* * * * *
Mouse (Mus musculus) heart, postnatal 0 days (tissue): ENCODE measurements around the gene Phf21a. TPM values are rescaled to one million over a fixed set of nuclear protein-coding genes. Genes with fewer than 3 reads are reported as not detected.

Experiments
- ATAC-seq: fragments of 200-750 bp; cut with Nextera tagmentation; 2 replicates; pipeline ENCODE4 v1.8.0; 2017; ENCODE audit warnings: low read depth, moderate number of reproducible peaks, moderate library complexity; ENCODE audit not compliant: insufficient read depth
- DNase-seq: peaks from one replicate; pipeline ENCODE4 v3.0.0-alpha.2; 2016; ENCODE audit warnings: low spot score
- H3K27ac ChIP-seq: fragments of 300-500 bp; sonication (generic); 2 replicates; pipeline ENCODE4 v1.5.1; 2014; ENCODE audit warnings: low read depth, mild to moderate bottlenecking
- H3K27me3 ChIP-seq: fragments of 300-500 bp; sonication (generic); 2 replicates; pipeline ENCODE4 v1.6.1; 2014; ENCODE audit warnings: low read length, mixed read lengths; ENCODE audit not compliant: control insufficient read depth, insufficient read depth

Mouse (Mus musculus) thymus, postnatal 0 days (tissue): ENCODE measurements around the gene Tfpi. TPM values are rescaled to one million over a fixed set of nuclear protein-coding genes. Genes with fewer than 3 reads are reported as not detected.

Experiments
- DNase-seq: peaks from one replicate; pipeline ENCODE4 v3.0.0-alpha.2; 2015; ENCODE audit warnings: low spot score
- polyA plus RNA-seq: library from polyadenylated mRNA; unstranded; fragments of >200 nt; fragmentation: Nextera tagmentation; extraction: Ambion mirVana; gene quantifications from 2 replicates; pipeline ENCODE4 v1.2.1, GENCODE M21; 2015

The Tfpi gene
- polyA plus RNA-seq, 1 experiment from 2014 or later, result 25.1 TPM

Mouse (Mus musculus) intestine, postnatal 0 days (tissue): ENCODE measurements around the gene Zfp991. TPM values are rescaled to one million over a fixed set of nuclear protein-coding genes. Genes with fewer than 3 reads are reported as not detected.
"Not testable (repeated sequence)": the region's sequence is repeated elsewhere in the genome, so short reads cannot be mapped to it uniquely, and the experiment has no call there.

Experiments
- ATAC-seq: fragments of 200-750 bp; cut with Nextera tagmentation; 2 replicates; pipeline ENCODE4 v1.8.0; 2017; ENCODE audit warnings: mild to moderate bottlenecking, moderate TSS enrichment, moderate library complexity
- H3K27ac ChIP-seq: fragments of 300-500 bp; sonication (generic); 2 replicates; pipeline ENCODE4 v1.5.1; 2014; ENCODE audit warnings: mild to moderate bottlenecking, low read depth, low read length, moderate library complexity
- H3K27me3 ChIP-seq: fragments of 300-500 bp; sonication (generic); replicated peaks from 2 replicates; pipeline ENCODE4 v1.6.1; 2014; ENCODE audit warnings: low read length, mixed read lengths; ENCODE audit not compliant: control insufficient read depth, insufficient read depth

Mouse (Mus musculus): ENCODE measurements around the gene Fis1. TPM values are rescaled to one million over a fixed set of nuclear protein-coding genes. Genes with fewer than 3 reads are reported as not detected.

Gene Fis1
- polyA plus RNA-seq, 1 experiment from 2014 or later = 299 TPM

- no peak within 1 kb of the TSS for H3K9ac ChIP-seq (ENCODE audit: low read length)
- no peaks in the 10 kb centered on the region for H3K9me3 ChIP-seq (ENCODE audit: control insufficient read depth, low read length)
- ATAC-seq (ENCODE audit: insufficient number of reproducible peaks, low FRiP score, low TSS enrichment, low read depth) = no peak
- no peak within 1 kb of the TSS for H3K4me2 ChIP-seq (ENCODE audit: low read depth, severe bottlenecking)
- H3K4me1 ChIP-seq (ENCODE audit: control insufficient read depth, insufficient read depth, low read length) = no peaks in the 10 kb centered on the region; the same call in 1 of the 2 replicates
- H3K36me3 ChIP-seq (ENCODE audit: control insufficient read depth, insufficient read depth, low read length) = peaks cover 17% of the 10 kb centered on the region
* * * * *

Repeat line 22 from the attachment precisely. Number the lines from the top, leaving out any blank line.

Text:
- no peak within 1 kb of the TSS for H3K9ac ChIP-seq (ENCODE audit: low read length)